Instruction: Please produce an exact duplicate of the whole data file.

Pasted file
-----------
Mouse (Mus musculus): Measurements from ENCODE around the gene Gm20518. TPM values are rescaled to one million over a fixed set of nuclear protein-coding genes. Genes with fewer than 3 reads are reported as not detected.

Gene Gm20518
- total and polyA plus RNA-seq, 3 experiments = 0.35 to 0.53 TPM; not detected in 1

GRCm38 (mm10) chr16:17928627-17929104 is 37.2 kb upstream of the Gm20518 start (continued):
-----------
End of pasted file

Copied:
Mouse (Mus musculus): Measurements from ENCODE around the gene Gm20518. TPM values are rescaled to one million over a fixed set of nuclear protein-coding genes. Genes with fewer than 3 reads are reported as not detected.

Gene Gm20518
- total and polyA plus RNA-seq, 3 experiments = 0.35 to 0.53 TPM; not detected in 1

GRCm38 (mm10) chr16:17928627-17929104 is 37.2 kb upstream of the Gm20518 start (continued):